Is There Still a Place for Religion?

A depiction of Abraham, spiritual ancestor of the major monotheistic religions.

A depiction of Abraham, spiritual ancestor of the major monotheistic religions.

If there exists a popular portrait of religion in the West, it is not as bright as it once was. The spirituality that once illuminated the stage of history is now painted dimly, as if an obstacle in the path of progress and material prosperity.

This metaphorical portrait is given commentary by academic voices speaking the language of statistics. Sociologists juxtapose the low religiosity of countries in Northern Europe with their low rates of crime and poverty. Unbelievers in America remark that religious people are over-represented in US prisons—and under-represented among its scientists and thinkers. In the opinion of many researchers, the statistical landscape of religion is bleak.

As someone who is religious, I have sometimes looked away in disappointment from this scene, wishing there was some other pattern to be seen in it. While I have always found compelling spiritual and personal justifications for my religiosity, I have avoided debates about the social effects of faith, suspecting there was little statistical ground to stand on.

I have recently discovered this is not the case. The dramatic patterns of cause and effect, made obvious by a glance at the portrait that was brushed in broad strokes, give way to subtler narratives when the picture is crafted in finer lines by someone with keener eyes.

Two books I have read recently on religion and society have given nuance to my view. Both attempt to uncover the nature and role of religion in the United States. One is American Grace: How Religion Divides and Unites Us, by Robert Putnam and David Campbell, both researchers at prominent American universities. The other is American Blessings: How Religion Benefits Everyone, Including Atheists by Rodney Stark, who is one of the best known sociologists of religion.

Despite the ecclesiastical tone of each title, both books are mainly occupied by data and analysis. American Grace is particularly data-heavy, and it is appended by 123 pages of notes and appendices. With little theory or speculation, the authors share their analysis of the newest and best datasets on religion in America. American Blessings is also a statistical work, and it cites more than two hundred academic studies, all of which, according to Stark, use rigorous statistical methods.

Here are the claims of the authors. Campbell and Putnam find that religious Americans are more civically engaged, more generous, more neighborly, and more likely to be happy than irreligious Americans. Stark goes further, making and justifying claims that religion has the effect of lessening crime and delinquency, increasing educational success, improving mental health, lengthening human longevity, preventing suicide and promoting charitable giving and volunteering, even to secular causes. He proclaims (with satisfaction) that religious couples report more enjoyable sex lives than their unchurched peers, and that they are less likely to cheat, divorce, or mistreat their children.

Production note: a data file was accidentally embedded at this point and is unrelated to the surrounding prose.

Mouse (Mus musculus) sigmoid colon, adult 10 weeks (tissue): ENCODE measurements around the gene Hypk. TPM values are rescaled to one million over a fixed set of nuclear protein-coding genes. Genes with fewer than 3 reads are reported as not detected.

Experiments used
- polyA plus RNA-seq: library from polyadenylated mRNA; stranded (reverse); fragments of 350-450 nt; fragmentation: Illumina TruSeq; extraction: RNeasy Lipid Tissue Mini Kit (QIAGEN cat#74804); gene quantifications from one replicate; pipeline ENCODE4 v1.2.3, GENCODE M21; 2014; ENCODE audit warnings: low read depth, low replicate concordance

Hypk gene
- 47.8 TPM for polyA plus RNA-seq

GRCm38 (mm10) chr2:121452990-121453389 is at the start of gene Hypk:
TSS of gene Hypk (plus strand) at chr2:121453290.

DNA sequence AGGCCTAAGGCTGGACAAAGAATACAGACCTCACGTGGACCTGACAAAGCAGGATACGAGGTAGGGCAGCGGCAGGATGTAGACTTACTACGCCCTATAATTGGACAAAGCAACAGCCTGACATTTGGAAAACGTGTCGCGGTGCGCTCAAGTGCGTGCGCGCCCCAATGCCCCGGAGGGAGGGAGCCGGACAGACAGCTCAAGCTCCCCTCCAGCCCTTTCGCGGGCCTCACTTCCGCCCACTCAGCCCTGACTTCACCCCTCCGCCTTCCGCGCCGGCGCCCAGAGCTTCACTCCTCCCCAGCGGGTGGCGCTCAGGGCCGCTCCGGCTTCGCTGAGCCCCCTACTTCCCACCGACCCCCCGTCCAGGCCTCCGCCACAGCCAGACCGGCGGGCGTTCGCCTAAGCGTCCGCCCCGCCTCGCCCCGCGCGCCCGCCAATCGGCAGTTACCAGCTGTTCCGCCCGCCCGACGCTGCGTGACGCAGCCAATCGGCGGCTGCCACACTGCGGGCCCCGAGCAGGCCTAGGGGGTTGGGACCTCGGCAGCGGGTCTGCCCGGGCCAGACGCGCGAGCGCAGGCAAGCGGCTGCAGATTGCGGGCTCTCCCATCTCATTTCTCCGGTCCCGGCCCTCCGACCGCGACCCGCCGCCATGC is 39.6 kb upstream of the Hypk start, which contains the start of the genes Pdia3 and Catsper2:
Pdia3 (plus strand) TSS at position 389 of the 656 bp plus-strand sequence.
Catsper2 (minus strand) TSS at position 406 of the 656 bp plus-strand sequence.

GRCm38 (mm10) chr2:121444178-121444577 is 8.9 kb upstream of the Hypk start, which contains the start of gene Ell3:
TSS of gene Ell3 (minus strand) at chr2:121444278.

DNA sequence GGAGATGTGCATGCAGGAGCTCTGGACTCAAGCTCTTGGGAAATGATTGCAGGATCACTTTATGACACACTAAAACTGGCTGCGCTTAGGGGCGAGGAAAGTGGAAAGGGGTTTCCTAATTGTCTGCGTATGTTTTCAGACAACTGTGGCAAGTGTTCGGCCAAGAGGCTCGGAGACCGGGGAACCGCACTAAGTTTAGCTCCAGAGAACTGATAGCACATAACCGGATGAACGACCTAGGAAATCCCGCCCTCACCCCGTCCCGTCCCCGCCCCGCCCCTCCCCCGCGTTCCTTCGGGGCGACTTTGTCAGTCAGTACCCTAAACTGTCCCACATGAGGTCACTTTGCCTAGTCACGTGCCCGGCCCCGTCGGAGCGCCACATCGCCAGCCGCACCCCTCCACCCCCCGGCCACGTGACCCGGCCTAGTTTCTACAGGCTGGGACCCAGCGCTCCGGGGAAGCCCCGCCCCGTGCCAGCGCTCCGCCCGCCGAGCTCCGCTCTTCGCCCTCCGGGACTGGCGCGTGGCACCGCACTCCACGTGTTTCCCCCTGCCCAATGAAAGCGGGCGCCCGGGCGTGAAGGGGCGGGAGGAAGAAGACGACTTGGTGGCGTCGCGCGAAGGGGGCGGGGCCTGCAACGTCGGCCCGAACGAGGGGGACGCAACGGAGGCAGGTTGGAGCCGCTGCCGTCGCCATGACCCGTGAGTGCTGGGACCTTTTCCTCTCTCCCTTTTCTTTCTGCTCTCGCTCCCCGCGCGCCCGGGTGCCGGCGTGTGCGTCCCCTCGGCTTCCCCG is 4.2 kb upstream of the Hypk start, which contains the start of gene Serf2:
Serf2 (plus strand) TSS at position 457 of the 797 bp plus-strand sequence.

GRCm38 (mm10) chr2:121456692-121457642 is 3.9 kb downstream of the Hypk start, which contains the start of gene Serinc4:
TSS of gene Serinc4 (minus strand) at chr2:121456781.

Some of these findings are not surprising: most everyone has agreed for some time that religiosity is linked to generosity and civic engagement. The rest of the claims, however, seem to contradict popular (or at least academic) wisdom. I assumed, for example, before I began studying the question, that religiosity was linked to lower educational success and higher rates of crime and poverty.

What explains the gap between our assumptions and these statistics? According to Stark, most of the claims made about religion in the sociological literature are justified by simplistic analysis of poorly gathered data. Many papers use small samples of individuals, often drawn from non-random sources. More importantly, a great deal of the analysis performed does not control for relevant external variables.

This is a vital criticism. When searching for cause-and-effect relationships in social science data, it is irresponsible not to control for possible confounding effects to find independent relationships between variables. This is more difficult than correlating two sets of numbers: it involves regression analysis, a sophisticated technique with well-established statistical properties that can reveal hidden patterns in data.

It is true, for example, that the US states with the lowest incarceration rates have the lowest levels of religiosity. But when controlling for race, income and other social factors by way of regression methods, Stark finds that religion is actually negatively correlated with violent crime. This apparent discrepancy is resolved by the fact that black and Hispanic Americans represent a hugely disproportionate share of incarcerated Americans, but are also more religious than white Americans. While religious blacks and Hispanics are somewhat less violent than irreligious blacks and Hispanics (as can be confirmed by a closer look at the data), there are so many more minorities in prison than whites that it appears as if religious people commit more violent crime. Naive interpretation of data, even accurate data, can lead to conclusions opposite to reality.

Likewise, little can be inferred from the observation that the Western countries with the lowest religiosity are also those with the lowest crime rates. While there is very little statistical analysis of religion and crime in Europe, the existing literature finds a negative relationship between the two (the cited study is for crime in Sweden). Further, it is important not to be selective with statistics: while the US has a much higher murder rate than the Scandinavian countries, it also has far lower rates of assault and burglary, using 2008 data (according to Stark). It appears that crime has declined in the West over time despite growing irreligiosity, and probably not because of it.

It is also certainly possible that the heresy of our age underlies the slow decay of economic growth rates in the West, the rise of structural unemployment, or the stubbornness of child poverty rates (which are correlated with single parenthood).